Light microscopy examinations of apoptotic K562 cells with trypan blue staining (×1000) indicated changes typical of early apoptosis, such as membrane blebbing and chromatin condensation and fragmentation (Figure 3).


Figure 3.
A, Photomicrograph of Live K562 Cells (× 400); B, Photomicrograph of Apoptotic K562 Cells (× 400); C, Apoptotic K562 Cells Showing Chromatin Fragmentation; D, Apoptotic K562 Cells Showing Intense Chromatin Condensation and Fragmentation; Trypan Blue Stain, × 1000

The cytoplasmic extract of S. cerevisiae clearly caused in vitro growth inhibition of the K562 cell line by the induction of apoptosis.

5. Discussion


At present, cancer is one of the most important causes of human mortality in different societies; thus, considerable research efforts are being expended to treat or prevent its complications. Many experiments have used the K562 cell line for in vitro study the inhibition of cancer cell growth. For example, Zhong et al. (27) studied the effects of various concentrations of griseofulvin (an antifungal drug) on in vitro growth inhibition of K562 cells and found that a 24 hour exposure to this drug dose-dependently reduced cell proliferation. The same authors also confirmed that the griseofulvin effect on K562 cells occurred by an arrest of the cell cycle in the G2/M stage and led ultimately to programmed cell death (apoptosis). Other natural compounds having dose-dependent antitumor activity against K562 cells include gamma linoleic acid (28), curcumin (29), deguelin (30), and emodin (31). The mechanisms underlying the antitumor action of these compounds are likely to involve the induction of apoptosis on K562.


The increased understanding of the action of probiotics in preventing disease and improving health conditions is now leading to the use of these microorganisms to promote patient safety (9). A study conducted by Lee et al. (13) determined that the cytoplasmic extract of L. casei and B. animalis had a direct impact on the growth inhibition of different types of tumor cells. According to this report, these probiotics at a 50 µg/mL concentration inhibited the growth of approximately 50% of the tumor cells. A study conducted by Kim et al. (32) that examined the effect of 10 probiotics on the 11 cell lines, including K562, showed inhibition of growth of the K562 cell line by a cytoplasmic extract, whereas addition of a peptidoglycan resulted in no inhibition of K562 cell growth. Addition of whole probiotic cells inhibited the growth of a small percentage of the K562 cells.


Another study examined the anticancer effect of several species of heat killed Lactobacillus and their soluble components (e.g., polysaccharide) by examining DNA fragments of colon cancer cells treated with L. acidophilus using polysaccharide gels. Smears of DNA fragments were detected, which were indicative of necrotic cells in the cell population, whereas the PI staining and fluorescence microscopy examination indicated that the soluble polysaccharide fraction induced apoptosis, rather than necrosis, in the cancer cells (33).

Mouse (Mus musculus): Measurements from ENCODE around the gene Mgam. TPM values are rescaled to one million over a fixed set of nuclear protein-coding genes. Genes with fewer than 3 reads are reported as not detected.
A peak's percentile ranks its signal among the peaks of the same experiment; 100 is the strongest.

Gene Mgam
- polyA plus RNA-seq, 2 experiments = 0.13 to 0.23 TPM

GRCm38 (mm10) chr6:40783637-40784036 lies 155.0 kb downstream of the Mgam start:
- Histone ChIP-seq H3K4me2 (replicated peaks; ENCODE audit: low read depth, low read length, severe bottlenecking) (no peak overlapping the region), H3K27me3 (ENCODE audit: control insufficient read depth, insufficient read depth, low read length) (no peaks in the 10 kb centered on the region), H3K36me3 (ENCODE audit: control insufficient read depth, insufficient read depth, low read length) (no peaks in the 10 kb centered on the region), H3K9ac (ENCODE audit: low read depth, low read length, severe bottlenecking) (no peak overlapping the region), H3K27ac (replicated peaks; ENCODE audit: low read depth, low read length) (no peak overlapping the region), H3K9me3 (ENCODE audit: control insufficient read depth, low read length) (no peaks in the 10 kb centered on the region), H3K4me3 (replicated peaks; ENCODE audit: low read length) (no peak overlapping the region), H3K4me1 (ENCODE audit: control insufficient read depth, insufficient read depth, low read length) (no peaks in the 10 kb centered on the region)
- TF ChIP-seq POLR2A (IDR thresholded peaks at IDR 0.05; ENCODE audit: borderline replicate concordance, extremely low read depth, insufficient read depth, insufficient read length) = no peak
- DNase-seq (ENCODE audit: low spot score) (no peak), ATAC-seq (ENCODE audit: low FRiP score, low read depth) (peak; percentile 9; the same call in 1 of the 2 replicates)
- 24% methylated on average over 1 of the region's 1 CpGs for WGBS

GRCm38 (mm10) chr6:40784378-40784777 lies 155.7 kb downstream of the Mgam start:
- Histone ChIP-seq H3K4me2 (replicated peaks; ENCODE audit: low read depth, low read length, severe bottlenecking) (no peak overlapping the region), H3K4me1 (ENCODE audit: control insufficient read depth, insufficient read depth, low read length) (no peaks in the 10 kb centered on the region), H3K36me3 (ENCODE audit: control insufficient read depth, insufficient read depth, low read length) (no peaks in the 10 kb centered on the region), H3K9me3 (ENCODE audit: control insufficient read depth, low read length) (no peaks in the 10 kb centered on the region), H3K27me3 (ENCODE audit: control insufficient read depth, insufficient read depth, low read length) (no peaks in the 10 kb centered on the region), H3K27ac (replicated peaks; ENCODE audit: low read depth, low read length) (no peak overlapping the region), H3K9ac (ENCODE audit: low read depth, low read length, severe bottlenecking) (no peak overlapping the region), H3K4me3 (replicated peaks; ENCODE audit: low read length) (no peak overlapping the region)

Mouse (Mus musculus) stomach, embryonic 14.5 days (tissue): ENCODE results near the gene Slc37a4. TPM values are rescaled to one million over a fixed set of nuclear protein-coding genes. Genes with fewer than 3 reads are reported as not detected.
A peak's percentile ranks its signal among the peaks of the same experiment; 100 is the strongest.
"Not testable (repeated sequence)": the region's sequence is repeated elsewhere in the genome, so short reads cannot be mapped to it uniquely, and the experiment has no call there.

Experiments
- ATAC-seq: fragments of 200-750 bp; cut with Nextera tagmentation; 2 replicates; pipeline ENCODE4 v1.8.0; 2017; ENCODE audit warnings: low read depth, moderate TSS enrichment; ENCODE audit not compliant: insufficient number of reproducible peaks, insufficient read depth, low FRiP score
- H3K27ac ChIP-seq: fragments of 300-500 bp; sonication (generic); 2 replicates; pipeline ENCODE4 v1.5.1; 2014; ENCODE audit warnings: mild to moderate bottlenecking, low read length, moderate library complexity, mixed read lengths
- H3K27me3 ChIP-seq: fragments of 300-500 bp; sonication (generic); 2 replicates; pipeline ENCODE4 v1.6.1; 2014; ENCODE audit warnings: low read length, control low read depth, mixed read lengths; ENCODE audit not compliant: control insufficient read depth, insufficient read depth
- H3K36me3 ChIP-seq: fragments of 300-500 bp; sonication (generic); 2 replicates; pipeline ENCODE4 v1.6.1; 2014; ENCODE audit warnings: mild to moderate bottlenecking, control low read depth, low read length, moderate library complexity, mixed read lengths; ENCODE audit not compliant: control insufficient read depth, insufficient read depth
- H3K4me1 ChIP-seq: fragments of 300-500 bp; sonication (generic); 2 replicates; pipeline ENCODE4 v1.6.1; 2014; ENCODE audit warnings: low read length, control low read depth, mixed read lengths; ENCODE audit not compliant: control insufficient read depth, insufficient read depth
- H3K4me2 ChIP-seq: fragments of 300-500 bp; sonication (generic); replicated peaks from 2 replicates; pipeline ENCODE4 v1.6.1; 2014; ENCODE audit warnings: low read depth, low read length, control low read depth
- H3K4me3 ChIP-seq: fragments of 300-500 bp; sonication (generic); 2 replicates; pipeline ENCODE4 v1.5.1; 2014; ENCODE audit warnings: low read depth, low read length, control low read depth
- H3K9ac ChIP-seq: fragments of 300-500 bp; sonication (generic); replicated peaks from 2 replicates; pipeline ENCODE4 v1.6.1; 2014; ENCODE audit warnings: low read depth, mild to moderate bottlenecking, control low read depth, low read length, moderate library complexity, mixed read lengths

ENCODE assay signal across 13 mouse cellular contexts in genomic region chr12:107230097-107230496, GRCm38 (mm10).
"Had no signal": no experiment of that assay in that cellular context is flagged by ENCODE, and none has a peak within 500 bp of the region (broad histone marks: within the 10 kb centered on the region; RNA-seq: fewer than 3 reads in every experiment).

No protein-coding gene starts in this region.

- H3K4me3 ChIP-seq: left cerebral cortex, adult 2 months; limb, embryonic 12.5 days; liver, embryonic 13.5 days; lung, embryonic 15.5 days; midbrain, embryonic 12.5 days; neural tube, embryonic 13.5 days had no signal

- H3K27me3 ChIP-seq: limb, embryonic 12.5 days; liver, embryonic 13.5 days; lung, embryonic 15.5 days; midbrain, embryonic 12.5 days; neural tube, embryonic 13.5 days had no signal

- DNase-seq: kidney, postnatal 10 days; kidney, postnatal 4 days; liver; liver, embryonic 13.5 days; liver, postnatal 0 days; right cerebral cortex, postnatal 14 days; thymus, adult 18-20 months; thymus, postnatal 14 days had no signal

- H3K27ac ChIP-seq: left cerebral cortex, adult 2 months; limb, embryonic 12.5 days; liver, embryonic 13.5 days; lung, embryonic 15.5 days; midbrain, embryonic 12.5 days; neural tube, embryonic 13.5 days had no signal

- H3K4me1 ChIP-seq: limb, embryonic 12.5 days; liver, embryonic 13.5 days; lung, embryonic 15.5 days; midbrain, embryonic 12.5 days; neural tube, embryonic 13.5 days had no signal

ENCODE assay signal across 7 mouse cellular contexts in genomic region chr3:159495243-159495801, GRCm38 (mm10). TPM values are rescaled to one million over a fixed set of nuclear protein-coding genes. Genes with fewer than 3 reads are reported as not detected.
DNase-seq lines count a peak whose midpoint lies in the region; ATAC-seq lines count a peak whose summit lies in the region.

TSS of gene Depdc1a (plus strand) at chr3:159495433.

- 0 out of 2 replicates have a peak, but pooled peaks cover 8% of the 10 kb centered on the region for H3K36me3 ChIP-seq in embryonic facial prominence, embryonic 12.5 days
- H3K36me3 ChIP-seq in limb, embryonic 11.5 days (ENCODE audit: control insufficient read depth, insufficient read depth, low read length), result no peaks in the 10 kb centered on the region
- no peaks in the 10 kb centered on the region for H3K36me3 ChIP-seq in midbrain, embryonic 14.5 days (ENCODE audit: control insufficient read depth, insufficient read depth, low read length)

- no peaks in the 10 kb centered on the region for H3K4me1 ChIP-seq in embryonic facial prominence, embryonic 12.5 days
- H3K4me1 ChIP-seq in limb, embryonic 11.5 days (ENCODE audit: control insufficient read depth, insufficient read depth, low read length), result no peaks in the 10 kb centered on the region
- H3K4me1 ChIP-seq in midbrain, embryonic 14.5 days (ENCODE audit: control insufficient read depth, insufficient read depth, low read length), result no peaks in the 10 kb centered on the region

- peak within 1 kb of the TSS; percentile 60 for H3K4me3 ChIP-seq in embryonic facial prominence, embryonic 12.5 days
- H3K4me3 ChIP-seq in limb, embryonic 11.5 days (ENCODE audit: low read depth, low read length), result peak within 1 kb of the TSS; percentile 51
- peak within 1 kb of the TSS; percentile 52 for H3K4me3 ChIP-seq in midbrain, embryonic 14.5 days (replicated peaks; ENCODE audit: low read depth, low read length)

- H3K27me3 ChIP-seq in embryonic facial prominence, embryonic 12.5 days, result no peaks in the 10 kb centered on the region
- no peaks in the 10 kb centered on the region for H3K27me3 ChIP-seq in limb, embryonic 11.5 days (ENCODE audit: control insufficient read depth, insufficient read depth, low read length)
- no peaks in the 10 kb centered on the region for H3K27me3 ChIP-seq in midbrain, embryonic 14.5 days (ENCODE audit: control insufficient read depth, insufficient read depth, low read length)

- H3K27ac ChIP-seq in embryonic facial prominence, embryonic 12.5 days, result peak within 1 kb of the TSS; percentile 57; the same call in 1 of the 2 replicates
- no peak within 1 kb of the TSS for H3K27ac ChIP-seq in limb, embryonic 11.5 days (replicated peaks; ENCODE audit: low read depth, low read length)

Yeasts are probiotics with known anti cancer properties. The results of the present investigation of the anticancer properties of S. cerevisiae in the K562 cell line are supported by previous studies. For example, Ghoneum and Gollapudi (34) showed that S. cerevisiae could inhibit the growth of most types of human cancer cells including breast, tongue, intestine, and blood cells. Our results show that fixed doses of yeast cytoplasmic extract (500, 1000, and 2000 µg/mL) promoted a time-dependent increase in apoptosis and the destruction of DNA (35). Two of our previous studies confirmed that the cytoplasmic extract of S. cerevisiae is dose-dependently and time-dependently cytotoxic to the K562 cell line, as confirmed by 3-(4, 5-dimethyl thiazol-2-yl)-2, 5-diphenyl tetrazolium bromide (MTT) assays and gel electrophoresis (36). Kabiri et al. (19) showed that a cytoplasmic extract of Lactobacillus spp. could inhibit the growth of K562 cells in a dose dependent manner. A recent study by Abedigheshlaghi et al. (37) showed that ethanol and n-butanol extracts could induce cytotoxicity in the K562 cell line in a dose-dependent manner (37). Our findings are consistent with these previous reports.


In our previous study (36), we investigated apoptosis and necrosis in the K562 cell line using qualitative methods and higher extract doses (2000, 4000, and 8000 µg protein/ml) than in the current study, but we found similar results (weak DNA bands). The reason for this similarity is not yet clear; however, according to previous reports, the existence of nucleases in the cytoplasmic extracts of S. cerevisiae can lead to digestion and elimination of DNA in K562 cells. For instance, the Apn1 and Apn2 enzymes that have 3’-phosphodiesterase activity are present in S. cerevisiae. Apn1 is reported to be responsible for more than 90% and Apn2 (which also has 5’-phosphodiesterase activity) is responsible for 10% of this activity (38). In addition, some nucleases in yeast are involved in transcription and repairing of DNA damage and continually perform activities as chromosomal endonucleases and exonucleases (39).